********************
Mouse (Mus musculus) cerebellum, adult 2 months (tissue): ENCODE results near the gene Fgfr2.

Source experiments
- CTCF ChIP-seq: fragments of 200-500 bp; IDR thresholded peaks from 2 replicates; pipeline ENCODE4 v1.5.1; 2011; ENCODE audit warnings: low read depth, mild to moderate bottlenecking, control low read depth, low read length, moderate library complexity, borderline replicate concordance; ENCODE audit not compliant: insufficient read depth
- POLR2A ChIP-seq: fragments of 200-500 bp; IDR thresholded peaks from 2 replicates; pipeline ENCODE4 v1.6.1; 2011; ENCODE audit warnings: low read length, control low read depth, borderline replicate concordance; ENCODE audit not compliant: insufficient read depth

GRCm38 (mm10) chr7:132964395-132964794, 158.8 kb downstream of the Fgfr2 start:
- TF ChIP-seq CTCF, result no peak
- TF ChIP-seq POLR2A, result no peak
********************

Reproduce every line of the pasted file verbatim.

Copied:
Mouse (Mus musculus) cerebellum, adult 2 months (tissue): ENCODE results near the gene Fgfr2.

Source experiments
- CTCF ChIP-seq: fragments of 200-500 bp; IDR thresholded peaks from 2 replicates; pipeline ENCODE4 v1.5.1; 2011; ENCODE audit warnings: low read depth, mild to moderate bottlenecking, control low read depth, low read length, moderate library complexity, borderline replicate concordance; ENCODE audit not compliant: insufficient read depth
- POLR2A ChIP-seq: fragments of 200-500 bp; IDR thresholded peaks from 2 replicates; pipeline ENCODE4 v1.6.1; 2011; ENCODE audit warnings: low read length, control low read depth, borderline replicate concordance; ENCODE audit not compliant: insufficient read depth

GRCm38 (mm10) chr7:132964395-132964794, 158.8 kb downstream of the Fgfr2 start:
- TF ChIP-seq CTCF, result no peak
- TF ChIP-seq POLR2A, result no peak